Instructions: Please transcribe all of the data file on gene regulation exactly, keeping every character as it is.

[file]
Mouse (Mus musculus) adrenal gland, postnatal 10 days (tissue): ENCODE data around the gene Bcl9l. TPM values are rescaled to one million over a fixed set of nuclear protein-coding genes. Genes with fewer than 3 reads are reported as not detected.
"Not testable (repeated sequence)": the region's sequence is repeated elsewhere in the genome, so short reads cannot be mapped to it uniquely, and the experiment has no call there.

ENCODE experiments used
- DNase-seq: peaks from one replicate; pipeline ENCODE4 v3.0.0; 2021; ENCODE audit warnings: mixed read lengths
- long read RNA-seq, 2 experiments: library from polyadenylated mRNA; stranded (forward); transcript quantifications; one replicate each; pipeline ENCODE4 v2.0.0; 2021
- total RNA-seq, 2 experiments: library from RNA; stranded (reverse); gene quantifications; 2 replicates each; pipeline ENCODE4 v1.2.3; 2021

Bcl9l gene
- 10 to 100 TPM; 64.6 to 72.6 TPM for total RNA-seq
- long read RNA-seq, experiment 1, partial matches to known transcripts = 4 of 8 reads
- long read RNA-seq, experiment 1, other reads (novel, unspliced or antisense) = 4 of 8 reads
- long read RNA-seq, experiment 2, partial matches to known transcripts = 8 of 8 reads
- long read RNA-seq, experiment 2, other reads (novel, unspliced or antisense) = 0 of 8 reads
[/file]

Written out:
Mouse (Mus musculus) adrenal gland, postnatal 10 days (tissue): ENCODE data around the gene Bcl9l. TPM values are rescaled to one million over a fixed set of nuclear protein-coding genes. Genes with fewer than 3 reads are reported as not detected.
"Not testable (repeated sequence)": the region's sequence is repeated elsewhere in the genome, so short reads cannot be mapped to it uniquely, and the experiment has no call there.

ENCODE experiments used
- DNase-seq: peaks from one replicate; pipeline ENCODE4 v3.0.0; 2021; ENCODE audit warnings: mixed read lengths
- long read RNA-seq, 2 experiments: library from polyadenylated mRNA; stranded (forward); transcript quantifications; one replicate each; pipeline ENCODE4 v2.0.0; 2021
- total RNA-seq, 2 experiments: library from RNA; stranded (reverse); gene quantifications; 2 replicates each; pipeline ENCODE4 v1.2.3; 2021

Bcl9l gene
- 10 to 100 TPM; 64.6 to 72.6 TPM for total RNA-seq
- long read RNA-seq, experiment 1, partial matches to known transcripts = 4 of 8 reads
- long read RNA-seq, experiment 1, other reads (novel, unspliced or antisense) = 4 of 8 reads
- long read RNA-seq, experiment 2, partial matches to known transcripts = 8 of 8 reads
- long read RNA-seq, experiment 2, other reads (novel, unspliced or antisense) = 0 of 8 reads